Tribes, small-town residents fear Oklahoma City will drain their lake


Over at the Sardis Lakeview Cafe, where the sign assures all “hillbillies and outlaws” welcome, folks can’t help but worry about losing the lake.

With water scarce in western drought-dry Oklahoma and neighboring Texas, cities are trying to tap the lake in Southeast Oklahoma, a region dubbed “Little Dixie” due to an influx of Southern settlers after the Civil War.

Sardis Lake has become a battleground, with local Choctaw and Chickasaw tribes suing state and Oklahoma City officials in federal court to block them from draining the lake. Some fear that if Oklahoma City wins the case, the precedent will open the floodgates for others, including Tarrant County in the Dallas-Fort Worth area, which sued last year for access to the water.


“They want all the water from the rivers and lakes — and that’s just Oklahoma City. We still have to contend with north Texas,” said Bob Vandiver, 63, a retired soldier working at the cafe. “I saw what Oklahoma City did to Lake Atoka — they sucked it dry. It’s now basically a mudhole.”

Both lakes are really artificial reservoirs. Sardis Lake was built for $28 million in 1982 by the U.S. Army Corps of Engineers, with water from Jackfork Creek, a tributary of the Kiamichi River. It now covers 14,360 acres, with 117 miles of shoreline.

At a hearing in Oklahoma City federal district court earlier this month, a judge sent the case out for mediation. Oklahoma City has applied to the state water board for permission to start piping water from the lake, but so far no hearing has been set and no water taken. Last week, the tribes expanded the complaint to include the Atoka pipeline, which could be used to tap Sardis Lake.

The glittering expanse, ringed by pine trees and the Kiamichi Mountains, looks like a natural oasis, and has drawn a steady stream of boaters and fishermen, many of whom side with the tribes against Oklahoma City.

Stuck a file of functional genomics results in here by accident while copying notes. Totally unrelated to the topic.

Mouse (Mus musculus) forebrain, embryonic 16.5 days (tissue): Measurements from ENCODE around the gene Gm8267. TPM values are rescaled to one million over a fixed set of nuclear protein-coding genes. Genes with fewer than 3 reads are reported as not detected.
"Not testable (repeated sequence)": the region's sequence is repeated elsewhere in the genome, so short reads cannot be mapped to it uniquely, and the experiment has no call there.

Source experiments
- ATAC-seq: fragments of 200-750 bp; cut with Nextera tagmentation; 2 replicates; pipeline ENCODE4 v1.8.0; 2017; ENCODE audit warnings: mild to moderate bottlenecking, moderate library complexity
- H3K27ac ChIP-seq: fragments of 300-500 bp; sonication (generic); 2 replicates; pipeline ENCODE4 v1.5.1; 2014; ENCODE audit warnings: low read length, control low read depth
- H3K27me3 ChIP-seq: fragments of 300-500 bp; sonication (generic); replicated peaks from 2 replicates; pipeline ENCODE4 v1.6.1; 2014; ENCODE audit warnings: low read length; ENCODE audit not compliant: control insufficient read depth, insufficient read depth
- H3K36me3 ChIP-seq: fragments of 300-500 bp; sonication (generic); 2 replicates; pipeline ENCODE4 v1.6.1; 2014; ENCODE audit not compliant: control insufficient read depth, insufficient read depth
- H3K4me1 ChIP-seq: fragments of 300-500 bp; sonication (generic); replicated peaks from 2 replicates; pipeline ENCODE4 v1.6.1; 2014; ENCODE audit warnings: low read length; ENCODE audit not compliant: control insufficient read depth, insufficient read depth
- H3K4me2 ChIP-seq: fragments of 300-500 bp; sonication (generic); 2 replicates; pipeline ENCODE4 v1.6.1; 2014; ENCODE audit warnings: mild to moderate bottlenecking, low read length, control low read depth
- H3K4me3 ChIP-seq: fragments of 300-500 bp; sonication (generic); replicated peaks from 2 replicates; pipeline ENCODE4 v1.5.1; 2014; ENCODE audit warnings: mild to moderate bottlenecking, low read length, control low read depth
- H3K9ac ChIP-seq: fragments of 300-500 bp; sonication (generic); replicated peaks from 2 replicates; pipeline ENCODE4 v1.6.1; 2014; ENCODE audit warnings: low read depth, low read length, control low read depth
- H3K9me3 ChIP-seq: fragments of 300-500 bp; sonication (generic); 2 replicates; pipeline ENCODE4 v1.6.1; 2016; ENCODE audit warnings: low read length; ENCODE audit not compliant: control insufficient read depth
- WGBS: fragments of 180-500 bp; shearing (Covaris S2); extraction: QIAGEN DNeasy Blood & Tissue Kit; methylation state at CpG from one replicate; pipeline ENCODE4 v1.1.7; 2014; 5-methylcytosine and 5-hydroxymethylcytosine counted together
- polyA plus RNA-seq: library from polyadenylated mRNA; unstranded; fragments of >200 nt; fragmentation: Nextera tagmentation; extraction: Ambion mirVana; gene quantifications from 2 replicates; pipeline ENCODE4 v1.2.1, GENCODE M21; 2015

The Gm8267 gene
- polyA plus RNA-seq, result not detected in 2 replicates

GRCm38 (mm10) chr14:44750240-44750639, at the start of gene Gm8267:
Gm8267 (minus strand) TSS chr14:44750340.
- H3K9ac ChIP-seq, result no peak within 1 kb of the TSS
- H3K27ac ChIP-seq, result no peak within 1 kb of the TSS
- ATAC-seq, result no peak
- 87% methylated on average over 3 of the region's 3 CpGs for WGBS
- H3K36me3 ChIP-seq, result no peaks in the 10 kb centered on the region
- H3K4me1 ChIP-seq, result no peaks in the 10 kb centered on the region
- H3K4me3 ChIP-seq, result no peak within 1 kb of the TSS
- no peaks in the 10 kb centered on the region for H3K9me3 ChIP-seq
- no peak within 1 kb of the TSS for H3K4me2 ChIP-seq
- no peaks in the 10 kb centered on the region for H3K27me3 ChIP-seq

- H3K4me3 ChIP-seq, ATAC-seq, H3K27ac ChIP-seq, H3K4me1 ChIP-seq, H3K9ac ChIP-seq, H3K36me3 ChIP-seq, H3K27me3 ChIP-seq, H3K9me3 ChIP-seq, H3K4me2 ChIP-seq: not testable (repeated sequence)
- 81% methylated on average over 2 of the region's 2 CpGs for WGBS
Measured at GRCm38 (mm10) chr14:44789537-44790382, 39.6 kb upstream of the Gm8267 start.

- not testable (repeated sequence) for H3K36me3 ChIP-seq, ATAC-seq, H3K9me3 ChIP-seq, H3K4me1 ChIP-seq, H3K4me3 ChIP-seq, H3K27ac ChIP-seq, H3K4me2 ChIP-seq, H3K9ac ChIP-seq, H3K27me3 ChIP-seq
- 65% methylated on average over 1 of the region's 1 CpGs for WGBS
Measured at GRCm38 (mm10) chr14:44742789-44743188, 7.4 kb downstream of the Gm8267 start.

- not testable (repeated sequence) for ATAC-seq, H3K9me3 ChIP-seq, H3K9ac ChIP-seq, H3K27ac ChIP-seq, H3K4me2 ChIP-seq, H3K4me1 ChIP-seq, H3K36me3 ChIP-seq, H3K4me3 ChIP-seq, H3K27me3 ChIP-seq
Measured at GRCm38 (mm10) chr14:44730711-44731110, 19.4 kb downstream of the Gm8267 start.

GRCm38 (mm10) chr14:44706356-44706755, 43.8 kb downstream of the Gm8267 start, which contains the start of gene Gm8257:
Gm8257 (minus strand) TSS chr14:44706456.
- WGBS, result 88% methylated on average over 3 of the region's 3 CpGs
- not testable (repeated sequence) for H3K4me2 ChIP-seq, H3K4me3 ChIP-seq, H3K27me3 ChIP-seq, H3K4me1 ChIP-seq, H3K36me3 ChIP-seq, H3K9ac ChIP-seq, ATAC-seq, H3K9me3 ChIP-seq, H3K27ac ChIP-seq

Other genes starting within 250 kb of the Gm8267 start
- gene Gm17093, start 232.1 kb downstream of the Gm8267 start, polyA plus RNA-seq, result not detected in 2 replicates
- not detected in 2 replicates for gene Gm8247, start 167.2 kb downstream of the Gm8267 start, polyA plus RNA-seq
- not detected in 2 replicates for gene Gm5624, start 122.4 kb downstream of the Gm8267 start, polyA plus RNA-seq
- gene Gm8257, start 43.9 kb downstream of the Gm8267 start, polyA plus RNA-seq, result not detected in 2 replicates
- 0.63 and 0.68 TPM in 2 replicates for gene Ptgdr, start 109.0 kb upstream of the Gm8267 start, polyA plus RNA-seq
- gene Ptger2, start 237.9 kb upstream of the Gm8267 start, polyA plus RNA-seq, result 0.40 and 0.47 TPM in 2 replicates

“They’ll have this lake drained,” said Larry Rains as he fished for catfish in a Sardis Lake spillway recently, using pungent cheese as bait.

Rains, 64, a retired logger, said it isn’t just his spin casting that’s at stake: it’s the water supply for Clayton, a town of about 800.


“And it’s not just us,” he said, “It’s Talihina, Tuskahoma, up toward Daisy and down almost to Hugo,” he said, reeling off a list of small towns dependent on drinking water from Sardis Lake.

Oklahoma City, 180 miles to the west, bought the lake water from the state last year, paying off the original Army Corps bill for constructing the reservoir. The city’s attorneys argue that they have a right to pipe the water out.

“For the future, we’re going to need some well water, and we think this is a viable source,” said Jim Couch, Oklahoma City manager.

Couch said those who oppose the plan need to remember the lake was built as a drinking-water source, and had debt attached to it. Although Choctaw leaders offered to pay for the water before they sued the city in federal court last year, Couch said the offer was not tenable.

“They want the debt to go away, and they don’t want anybody to take the water,” he said.

The lake does not sit on tribal lands, but two tribes claim a legal right to the water. In August, the Choctaw and Chickasaw nations filed suit in Oklahoma City federal district court against the state water agency, Oklahoma City and that city’s water utility, accusing them of depriving the tribes of water rights they have held under federal treaties since the 1830s.

The lawsuit says Oklahoma Gov. Mary Fallin, a Republican, and the Oklahoma Water Resources Board mistakenly based their deal with Oklahoma City on state law, rather than federal law, which the tribes argue governs cases of Indian water rights. Since they do not have reservations in Oklahoma, the claim rests on treaty rights that date back to their relocation to the area by the federal government in the 1800s.


“That’s the genesis of the claim — that it was given to them,” said Michael Burrage, lead attorney for the tribes.

Fallin’s office had no comment about the lawsuit.

Brian Vance, a spokesman for the state water board, said the agency would “continue to seek resolution of this issue, including possible establishment of a formal consultation process that would avoid potential costly and protracted litigation.”

Local environmental groups, including Oklahomans for Responsible Water Policy, support the tribes’ cause. To rally added support, the tribes posted a billboard along the highway around the lake that features a teary-eye girl imploring, “Daddy, how come OKC takes all our lakes?”

Steve Rogers, the owner of Sardis Lakeview Cafe, likes the sign. He said he wouldn’t mind Oklahoma City buying some of the water; he just doesn’t like the way they “went under the table” to make a deal he fears could drain the lake.

“We don’t want to see it destroyed,” he said as he prepared tables on a recent Sunday afternoon for the church crowd. “It would destroy our business.”